X-loops of significance are alternating wink and slink, and pure slink loops over candidates of the same number, or such loops almost perfectly alternating. They produce removals and clues. Today we go around alternating X-Loops.
First, solutions for diabolical 239. Hey, isn’t that a 4-chain a skyscraper? Anyway, the x cells in this panel are actual removals, which leave a new bv in r5c8, connecting the XY chain to reach both toxic 9-candidates. Good bye, diabolical.
And what about the W wing? Is it anything more than an X chain? Well, yes and no.
You could say it is an X-chain with bv providing the ending slinks. Certainly the x-candidates being in bv cells is of no significance. You could say that the W wing is an AIC ending in bv cells. Do we need to know about it? Nope. If we know about X-chains and the internal slink in bv, we’re good to go.
Now about X-loops: X-chains form the three types of loop illustrated below. Types a and b are called almost nice loops, because they have a single flaw in the pattern of alternating links. Type c is a nice loop, having perfect alternation throughout.
Actually, we’ll just forget about type a, and look at it as a victim seeing the toxic ends (some call them pincers) of an X-chain. Been there, and continuing to do that.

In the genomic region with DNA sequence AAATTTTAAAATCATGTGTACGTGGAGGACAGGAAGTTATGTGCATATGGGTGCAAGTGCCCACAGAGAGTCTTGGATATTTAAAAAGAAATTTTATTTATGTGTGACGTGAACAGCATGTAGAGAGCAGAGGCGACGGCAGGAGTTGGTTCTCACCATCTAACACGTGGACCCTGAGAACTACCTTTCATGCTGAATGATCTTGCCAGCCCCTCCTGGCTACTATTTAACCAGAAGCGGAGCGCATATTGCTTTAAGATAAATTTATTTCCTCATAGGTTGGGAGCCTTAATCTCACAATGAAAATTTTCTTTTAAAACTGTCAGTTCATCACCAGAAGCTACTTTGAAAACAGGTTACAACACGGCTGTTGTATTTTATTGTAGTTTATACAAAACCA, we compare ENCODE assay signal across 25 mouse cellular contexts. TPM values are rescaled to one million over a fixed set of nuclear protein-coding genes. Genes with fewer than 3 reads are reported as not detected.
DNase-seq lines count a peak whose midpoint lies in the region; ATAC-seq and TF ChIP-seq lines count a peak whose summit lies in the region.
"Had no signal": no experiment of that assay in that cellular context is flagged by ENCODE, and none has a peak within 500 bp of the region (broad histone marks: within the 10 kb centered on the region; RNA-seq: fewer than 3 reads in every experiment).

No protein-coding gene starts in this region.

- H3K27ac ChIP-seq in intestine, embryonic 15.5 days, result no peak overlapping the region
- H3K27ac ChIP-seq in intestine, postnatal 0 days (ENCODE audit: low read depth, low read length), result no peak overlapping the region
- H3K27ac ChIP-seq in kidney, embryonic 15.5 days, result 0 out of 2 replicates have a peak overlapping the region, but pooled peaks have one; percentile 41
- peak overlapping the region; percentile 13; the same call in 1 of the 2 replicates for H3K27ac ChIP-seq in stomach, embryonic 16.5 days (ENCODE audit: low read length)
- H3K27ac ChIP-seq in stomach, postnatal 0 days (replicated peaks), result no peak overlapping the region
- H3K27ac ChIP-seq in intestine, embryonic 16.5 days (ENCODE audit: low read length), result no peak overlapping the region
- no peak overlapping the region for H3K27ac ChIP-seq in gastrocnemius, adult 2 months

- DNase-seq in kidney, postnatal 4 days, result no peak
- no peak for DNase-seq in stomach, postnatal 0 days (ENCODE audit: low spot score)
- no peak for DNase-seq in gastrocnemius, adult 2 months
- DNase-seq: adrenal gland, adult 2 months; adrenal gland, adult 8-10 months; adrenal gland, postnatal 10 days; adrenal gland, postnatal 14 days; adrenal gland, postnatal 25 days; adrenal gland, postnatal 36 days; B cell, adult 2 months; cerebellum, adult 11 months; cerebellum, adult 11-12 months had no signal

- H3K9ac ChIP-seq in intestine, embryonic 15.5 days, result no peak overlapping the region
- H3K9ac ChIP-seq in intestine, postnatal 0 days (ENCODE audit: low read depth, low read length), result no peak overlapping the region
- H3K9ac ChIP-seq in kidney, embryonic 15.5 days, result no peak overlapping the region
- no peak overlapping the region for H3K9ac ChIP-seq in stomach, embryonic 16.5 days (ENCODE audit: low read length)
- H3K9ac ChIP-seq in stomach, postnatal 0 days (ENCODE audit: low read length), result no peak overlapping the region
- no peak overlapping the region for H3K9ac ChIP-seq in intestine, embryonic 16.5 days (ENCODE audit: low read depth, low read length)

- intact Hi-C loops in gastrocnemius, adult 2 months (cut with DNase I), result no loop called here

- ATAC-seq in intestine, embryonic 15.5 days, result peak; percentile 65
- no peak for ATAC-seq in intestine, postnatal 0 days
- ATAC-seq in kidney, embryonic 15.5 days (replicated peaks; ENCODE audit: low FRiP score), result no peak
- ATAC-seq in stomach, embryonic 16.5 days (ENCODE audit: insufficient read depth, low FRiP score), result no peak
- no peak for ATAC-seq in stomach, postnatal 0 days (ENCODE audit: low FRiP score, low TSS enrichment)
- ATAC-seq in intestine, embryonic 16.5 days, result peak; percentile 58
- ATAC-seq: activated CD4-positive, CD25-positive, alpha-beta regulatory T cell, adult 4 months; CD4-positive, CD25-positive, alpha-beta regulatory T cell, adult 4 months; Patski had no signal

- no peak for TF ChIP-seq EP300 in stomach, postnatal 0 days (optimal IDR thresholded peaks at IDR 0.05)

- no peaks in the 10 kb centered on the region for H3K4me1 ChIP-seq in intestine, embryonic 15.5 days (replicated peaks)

Loop b is one X-chain with the same candidate at both ends. By AIC logic, if that candidate is false as the chain begins, it is also true as the chain ends. That is to say, it cannot be false, it’s a new clue! I call type b a confirming X- loop. We’re accustomed to type “a” removals in this blog, but I don’t have a good straightforward example of a type “b” confirmation at hand. Maybe you have one for me. Don’t be shy. Credits and applause await! Please send it to me in any form imaginable.
There is always an odd number of links in “almost nice” loops. In the “nice” loop of type c, every adjacent pair of candidates is a toxic set. In fact, every pair separated by an odd number of links is a toxic set, because all such pairs are end candidates of an X-chain going around one side of the loop. Very nice.
In an X-loop of odd length, as long as the winks of a loop are an odd number of links away from each other, candidates for elimination and/or removal can be located. The odd length guarantees that the outer candidates of the winks must be false. You can locate confirmations and removals by tracing around the loop in both directions from the winks.
An almost almost nice loop, with two winks together, and elsewhere, two links between winks, produces nothing. The inference cannot progress through the double wink.